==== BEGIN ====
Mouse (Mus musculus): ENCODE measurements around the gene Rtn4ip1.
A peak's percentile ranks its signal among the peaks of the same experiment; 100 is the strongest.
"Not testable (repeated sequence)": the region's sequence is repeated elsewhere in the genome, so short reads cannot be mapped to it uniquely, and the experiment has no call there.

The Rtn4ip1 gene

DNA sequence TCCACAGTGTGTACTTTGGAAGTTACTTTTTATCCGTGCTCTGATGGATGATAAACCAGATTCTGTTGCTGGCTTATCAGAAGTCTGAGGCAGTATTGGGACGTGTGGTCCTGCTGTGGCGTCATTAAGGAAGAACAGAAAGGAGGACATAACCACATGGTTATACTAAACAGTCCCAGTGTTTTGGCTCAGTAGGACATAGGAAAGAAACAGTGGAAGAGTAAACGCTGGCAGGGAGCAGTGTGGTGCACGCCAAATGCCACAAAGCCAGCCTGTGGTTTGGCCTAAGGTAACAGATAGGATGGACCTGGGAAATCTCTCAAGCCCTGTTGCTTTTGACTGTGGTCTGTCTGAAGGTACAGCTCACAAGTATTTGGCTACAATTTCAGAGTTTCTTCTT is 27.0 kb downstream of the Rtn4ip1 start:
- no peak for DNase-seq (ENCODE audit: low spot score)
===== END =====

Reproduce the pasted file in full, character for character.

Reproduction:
Mouse (Mus musculus): ENCODE measurements around the gene Rtn4ip1.
A peak's percentile ranks its signal among the peaks of the same experiment; 100 is the strongest.
"Not testable (repeated sequence)": the region's sequence is repeated elsewhere in the genome, so short reads cannot be mapped to it uniquely, and the experiment has no call there.

The Rtn4ip1 gene

DNA sequence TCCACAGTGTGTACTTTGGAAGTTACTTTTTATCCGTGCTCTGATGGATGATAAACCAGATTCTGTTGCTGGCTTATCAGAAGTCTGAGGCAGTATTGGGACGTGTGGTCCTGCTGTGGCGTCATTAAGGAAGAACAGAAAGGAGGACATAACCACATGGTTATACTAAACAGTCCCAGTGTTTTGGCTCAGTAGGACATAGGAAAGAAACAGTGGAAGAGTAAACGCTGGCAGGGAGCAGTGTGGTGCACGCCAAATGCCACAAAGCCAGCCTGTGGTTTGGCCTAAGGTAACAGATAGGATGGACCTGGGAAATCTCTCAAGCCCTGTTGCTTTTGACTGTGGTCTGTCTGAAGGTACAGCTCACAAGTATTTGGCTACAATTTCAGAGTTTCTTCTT is 27.0 kb downstream of the Rtn4ip1 start:
- no peak for DNase-seq (ENCODE audit: low spot score)